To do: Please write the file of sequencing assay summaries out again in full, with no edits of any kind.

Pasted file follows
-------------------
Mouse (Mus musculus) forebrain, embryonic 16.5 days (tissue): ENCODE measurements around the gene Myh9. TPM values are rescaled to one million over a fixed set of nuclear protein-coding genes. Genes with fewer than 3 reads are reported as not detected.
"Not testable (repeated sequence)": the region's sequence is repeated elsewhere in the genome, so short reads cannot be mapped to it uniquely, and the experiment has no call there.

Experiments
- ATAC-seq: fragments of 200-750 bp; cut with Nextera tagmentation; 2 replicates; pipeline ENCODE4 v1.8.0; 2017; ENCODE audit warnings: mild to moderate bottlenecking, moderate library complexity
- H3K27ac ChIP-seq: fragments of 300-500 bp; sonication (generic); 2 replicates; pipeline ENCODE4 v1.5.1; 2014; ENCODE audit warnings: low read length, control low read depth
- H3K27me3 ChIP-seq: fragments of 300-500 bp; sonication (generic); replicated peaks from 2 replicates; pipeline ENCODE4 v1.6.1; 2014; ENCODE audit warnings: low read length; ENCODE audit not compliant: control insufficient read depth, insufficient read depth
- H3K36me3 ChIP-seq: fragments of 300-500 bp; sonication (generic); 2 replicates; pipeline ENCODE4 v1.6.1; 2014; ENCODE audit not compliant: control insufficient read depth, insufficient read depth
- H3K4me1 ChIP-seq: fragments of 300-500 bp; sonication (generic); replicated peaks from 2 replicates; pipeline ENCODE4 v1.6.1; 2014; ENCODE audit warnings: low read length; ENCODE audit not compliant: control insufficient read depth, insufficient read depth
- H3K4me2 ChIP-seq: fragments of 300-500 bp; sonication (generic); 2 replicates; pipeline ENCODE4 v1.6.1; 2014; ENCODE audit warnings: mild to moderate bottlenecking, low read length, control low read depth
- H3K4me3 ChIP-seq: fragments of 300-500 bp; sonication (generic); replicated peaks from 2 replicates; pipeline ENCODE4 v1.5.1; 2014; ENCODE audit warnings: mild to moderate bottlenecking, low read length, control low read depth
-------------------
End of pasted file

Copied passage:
Mouse (Mus musculus) forebrain, embryonic 16.5 days (tissue): ENCODE measurements around the gene Myh9. TPM values are rescaled to one million over a fixed set of nuclear protein-coding genes. Genes with fewer than 3 reads are reported as not detected.
"Not testable (repeated sequence)": the region's sequence is repeated elsewhere in the genome, so short reads cannot be mapped to it uniquely, and the experiment has no call there.

Experiments
- ATAC-seq: fragments of 200-750 bp; cut with Nextera tagmentation; 2 replicates; pipeline ENCODE4 v1.8.0; 2017; ENCODE audit warnings: mild to moderate bottlenecking, moderate library complexity
- H3K27ac ChIP-seq: fragments of 300-500 bp; sonication (generic); 2 replicates; pipeline ENCODE4 v1.5.1; 2014; ENCODE audit warnings: low read length, control low read depth
- H3K27me3 ChIP-seq: fragments of 300-500 bp; sonication (generic); replicated peaks from 2 replicates; pipeline ENCODE4 v1.6.1; 2014; ENCODE audit warnings: low read length; ENCODE audit not compliant: control insufficient read depth, insufficient read depth
- H3K36me3 ChIP-seq: fragments of 300-500 bp; sonication (generic); 2 replicates; pipeline ENCODE4 v1.6.1; 2014; ENCODE audit not compliant: control insufficient read depth, insufficient read depth
- H3K4me1 ChIP-seq: fragments of 300-500 bp; sonication (generic); replicated peaks from 2 replicates; pipeline ENCODE4 v1.6.1; 2014; ENCODE audit warnings: low read length; ENCODE audit not compliant: control insufficient read depth, insufficient read depth
- H3K4me2 ChIP-seq: fragments of 300-500 bp; sonication (generic); 2 replicates; pipeline ENCODE4 v1.6.1; 2014; ENCODE audit warnings: mild to moderate bottlenecking, low read length, control low read depth
- H3K4me3 ChIP-seq: fragments of 300-500 bp; sonication (generic); replicated peaks from 2 replicates; pipeline ENCODE4 v1.5.1; 2014; ENCODE audit warnings: mild to moderate bottlenecking, low read length, control low read depth